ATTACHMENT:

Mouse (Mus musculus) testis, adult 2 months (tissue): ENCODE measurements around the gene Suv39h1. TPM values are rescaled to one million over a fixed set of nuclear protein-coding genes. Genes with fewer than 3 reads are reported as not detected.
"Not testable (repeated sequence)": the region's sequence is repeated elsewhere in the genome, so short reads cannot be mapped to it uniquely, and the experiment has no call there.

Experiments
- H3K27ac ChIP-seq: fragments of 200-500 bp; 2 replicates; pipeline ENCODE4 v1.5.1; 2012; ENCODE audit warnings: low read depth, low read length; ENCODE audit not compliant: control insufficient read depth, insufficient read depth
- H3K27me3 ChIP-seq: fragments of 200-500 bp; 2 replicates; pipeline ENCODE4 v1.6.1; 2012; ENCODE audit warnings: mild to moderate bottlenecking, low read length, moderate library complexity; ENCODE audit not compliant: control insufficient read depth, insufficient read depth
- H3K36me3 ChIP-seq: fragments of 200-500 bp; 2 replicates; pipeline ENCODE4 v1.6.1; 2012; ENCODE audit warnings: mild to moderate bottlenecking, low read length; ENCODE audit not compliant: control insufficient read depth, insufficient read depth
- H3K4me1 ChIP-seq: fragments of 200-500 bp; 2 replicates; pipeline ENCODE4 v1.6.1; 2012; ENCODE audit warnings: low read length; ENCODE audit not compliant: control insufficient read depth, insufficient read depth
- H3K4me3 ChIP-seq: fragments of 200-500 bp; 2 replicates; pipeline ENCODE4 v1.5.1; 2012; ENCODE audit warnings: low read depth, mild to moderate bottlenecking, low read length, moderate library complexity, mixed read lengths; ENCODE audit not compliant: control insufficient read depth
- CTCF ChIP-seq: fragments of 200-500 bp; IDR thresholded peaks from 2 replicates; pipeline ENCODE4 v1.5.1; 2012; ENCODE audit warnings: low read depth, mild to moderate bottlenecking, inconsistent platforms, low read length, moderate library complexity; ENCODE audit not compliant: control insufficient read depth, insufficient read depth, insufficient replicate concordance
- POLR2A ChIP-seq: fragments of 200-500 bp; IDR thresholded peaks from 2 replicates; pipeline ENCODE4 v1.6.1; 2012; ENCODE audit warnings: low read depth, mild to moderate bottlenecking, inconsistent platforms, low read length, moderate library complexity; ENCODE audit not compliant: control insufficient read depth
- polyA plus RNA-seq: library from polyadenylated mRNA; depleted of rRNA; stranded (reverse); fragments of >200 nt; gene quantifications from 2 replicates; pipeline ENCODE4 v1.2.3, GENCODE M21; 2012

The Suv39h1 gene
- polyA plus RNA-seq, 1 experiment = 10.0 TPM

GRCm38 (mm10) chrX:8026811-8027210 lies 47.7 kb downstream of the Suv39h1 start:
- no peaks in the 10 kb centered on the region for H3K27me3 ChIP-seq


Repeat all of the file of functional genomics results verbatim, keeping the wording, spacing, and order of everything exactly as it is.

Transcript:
Mouse (Mus musculus) testis, adult 2 months (tissue): ENCODE measurements around the gene Suv39h1. TPM values are rescaled to one million over a fixed set of nuclear protein-coding genes. Genes with fewer than 3 reads are reported as not detected.
"Not testable (repeated sequence)": the region's sequence is repeated elsewhere in the genome, so short reads cannot be mapped to it uniquely, and the experiment has no call there.

Experiments
- H3K27ac ChIP-seq: fragments of 200-500 bp; 2 replicates; pipeline ENCODE4 v1.5.1; 2012; ENCODE audit warnings: low read depth, low read length; ENCODE audit not compliant: control insufficient read depth, insufficient read depth
- H3K27me3 ChIP-seq: fragments of 200-500 bp; 2 replicates; pipeline ENCODE4 v1.6.1; 2012; ENCODE audit warnings: mild to moderate bottlenecking, low read length, moderate library complexity; ENCODE audit not compliant: control insufficient read depth, insufficient read depth
- H3K36me3 ChIP-seq: fragments of 200-500 bp; 2 replicates; pipeline ENCODE4 v1.6.1; 2012; ENCODE audit warnings: mild to moderate bottlenecking, low read length; ENCODE audit not compliant: control insufficient read depth, insufficient read depth
- H3K4me1 ChIP-seq: fragments of 200-500 bp; 2 replicates; pipeline ENCODE4 v1.6.1; 2012; ENCODE audit warnings: low read length; ENCODE audit not compliant: control insufficient read depth, insufficient read depth
- H3K4me3 ChIP-seq: fragments of 200-500 bp; 2 replicates; pipeline ENCODE4 v1.5.1; 2012; ENCODE audit warnings: low read depth, mild to moderate bottlenecking, low read length, moderate library complexity, mixed read lengths; ENCODE audit not compliant: control insufficient read depth
- CTCF ChIP-seq: fragments of 200-500 bp; IDR thresholded peaks from 2 replicates; pipeline ENCODE4 v1.5.1; 2012; ENCODE audit warnings: low read depth, mild to moderate bottlenecking, inconsistent platforms, low read length, moderate library complexity; ENCODE audit not compliant: control insufficient read depth, insufficient read depth, insufficient replicate concordance
- POLR2A ChIP-seq: fragments of 200-500 bp; IDR thresholded peaks from 2 replicates; pipeline ENCODE4 v1.6.1; 2012; ENCODE audit warnings: low read depth, mild to moderate bottlenecking, inconsistent platforms, low read length, moderate library complexity; ENCODE audit not compliant: control insufficient read depth
- polyA plus RNA-seq: library from polyadenylated mRNA; depleted of rRNA; stranded (reverse); fragments of >200 nt; gene quantifications from 2 replicates; pipeline ENCODE4 v1.2.3, GENCODE M21; 2012

The Suv39h1 gene
- polyA plus RNA-seq, 1 experiment = 10.0 TPM

GRCm38 (mm10) chrX:8026811-8027210 lies 47.7 kb downstream of the Suv39h1 start:
- no peaks in the 10 kb centered on the region for H3K27me3 ChIP-seq